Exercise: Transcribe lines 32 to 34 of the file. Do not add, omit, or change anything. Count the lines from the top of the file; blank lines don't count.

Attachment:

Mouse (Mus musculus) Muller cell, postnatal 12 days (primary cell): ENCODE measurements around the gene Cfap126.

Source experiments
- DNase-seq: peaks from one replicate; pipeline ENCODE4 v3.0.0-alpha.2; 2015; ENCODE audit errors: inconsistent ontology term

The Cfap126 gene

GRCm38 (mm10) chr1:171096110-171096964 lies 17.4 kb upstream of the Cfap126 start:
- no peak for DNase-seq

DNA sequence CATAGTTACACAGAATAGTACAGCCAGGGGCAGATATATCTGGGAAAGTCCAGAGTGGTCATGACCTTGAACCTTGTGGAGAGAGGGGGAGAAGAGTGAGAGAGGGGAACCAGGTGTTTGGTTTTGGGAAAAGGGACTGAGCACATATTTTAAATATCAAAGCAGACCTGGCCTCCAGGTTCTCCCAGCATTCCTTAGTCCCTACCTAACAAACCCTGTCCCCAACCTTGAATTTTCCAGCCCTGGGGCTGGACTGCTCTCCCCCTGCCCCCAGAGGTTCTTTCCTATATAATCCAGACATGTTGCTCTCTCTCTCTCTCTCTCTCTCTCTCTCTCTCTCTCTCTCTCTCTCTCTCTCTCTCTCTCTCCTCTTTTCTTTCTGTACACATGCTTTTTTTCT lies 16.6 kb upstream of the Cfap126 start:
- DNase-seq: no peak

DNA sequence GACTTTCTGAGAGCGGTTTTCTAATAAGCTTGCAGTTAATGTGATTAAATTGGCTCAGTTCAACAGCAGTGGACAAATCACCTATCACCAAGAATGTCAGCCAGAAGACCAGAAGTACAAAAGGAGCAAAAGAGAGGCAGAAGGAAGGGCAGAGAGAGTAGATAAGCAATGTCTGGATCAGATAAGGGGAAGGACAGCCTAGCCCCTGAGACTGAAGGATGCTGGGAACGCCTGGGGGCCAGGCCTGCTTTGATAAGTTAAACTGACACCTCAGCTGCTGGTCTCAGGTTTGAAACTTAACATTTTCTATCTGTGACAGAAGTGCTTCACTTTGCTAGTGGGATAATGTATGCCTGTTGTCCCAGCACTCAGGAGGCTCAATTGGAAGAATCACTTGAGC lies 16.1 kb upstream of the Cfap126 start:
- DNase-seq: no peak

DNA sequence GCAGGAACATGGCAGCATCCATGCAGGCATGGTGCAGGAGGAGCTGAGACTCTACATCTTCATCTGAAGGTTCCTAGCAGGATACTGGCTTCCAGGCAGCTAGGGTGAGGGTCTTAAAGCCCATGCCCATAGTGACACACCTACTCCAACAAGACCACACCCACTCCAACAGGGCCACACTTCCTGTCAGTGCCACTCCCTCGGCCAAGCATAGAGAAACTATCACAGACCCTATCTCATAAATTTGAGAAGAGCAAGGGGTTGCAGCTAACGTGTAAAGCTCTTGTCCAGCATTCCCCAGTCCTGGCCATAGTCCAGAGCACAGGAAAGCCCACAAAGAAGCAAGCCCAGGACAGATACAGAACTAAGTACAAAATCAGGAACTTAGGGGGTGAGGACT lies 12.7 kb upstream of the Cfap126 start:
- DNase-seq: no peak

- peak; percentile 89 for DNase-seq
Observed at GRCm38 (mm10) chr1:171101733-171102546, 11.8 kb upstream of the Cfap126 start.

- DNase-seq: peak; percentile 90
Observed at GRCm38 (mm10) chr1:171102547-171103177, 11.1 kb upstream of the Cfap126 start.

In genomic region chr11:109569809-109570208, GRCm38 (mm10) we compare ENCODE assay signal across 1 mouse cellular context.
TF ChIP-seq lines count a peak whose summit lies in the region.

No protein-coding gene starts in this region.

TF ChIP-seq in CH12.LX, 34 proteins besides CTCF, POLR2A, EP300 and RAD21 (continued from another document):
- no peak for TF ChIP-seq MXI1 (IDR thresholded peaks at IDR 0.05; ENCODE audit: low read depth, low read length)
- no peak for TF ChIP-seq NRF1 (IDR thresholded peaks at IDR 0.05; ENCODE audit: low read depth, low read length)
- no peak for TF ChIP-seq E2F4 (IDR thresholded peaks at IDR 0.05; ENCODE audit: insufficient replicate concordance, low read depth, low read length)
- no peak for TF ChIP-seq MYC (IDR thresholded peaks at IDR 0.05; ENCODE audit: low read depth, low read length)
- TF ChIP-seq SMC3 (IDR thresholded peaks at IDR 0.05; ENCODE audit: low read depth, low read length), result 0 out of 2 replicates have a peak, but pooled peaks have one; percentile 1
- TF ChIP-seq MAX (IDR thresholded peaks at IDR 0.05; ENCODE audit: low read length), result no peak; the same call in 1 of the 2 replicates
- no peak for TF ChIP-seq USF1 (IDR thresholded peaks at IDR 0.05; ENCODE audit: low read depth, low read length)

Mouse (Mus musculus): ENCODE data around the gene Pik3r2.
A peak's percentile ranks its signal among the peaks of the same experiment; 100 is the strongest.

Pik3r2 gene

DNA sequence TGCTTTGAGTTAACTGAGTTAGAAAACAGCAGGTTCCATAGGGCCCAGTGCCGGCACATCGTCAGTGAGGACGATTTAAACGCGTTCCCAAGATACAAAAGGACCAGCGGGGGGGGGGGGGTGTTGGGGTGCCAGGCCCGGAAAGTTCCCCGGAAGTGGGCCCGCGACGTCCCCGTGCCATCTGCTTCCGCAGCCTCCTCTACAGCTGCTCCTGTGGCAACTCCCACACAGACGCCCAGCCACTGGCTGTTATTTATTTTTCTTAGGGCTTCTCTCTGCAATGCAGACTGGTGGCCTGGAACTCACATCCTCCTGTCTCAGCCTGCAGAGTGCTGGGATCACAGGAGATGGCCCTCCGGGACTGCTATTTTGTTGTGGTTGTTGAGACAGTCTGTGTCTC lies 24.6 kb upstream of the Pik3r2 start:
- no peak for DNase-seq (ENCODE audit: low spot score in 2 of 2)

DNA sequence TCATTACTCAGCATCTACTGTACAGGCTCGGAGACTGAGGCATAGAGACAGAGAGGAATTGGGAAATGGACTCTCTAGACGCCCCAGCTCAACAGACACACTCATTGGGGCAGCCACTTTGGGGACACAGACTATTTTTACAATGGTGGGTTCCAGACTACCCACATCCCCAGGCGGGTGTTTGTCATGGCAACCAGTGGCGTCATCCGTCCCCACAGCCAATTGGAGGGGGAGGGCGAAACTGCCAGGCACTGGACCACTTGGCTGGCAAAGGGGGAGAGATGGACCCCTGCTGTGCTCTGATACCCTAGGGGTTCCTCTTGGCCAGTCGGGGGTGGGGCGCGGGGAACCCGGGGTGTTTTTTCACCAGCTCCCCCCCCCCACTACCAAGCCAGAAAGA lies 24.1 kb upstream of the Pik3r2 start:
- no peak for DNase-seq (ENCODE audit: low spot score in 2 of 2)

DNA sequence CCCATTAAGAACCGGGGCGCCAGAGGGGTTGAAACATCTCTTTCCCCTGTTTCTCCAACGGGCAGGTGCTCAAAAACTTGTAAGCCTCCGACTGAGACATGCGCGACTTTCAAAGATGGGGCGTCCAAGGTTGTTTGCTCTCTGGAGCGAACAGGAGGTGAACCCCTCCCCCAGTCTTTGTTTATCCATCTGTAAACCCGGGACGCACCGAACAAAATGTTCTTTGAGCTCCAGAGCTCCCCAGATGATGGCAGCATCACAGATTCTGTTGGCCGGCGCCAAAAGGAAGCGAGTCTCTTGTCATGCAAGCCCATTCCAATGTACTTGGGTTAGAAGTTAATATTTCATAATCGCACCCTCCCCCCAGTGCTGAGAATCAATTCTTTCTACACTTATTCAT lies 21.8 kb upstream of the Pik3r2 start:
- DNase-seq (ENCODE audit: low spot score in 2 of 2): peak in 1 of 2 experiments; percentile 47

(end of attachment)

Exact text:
- no peak for DNase-seq (ENCODE audit: low spot score in 2 of 2)

DNA sequence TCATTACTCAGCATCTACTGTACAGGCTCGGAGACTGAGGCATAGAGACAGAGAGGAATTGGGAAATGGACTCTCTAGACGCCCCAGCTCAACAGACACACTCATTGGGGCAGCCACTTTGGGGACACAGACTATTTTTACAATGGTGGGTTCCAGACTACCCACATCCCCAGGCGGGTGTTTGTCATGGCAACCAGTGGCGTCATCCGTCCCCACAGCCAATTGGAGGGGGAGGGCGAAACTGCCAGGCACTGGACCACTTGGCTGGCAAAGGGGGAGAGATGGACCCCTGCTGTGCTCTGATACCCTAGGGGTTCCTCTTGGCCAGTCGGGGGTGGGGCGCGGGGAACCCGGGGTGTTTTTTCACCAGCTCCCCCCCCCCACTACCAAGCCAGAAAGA lies 24.1 kb upstream of the Pik3r2 start:
- no peak for DNase-seq (ENCODE audit: low spot score in 2 of 2)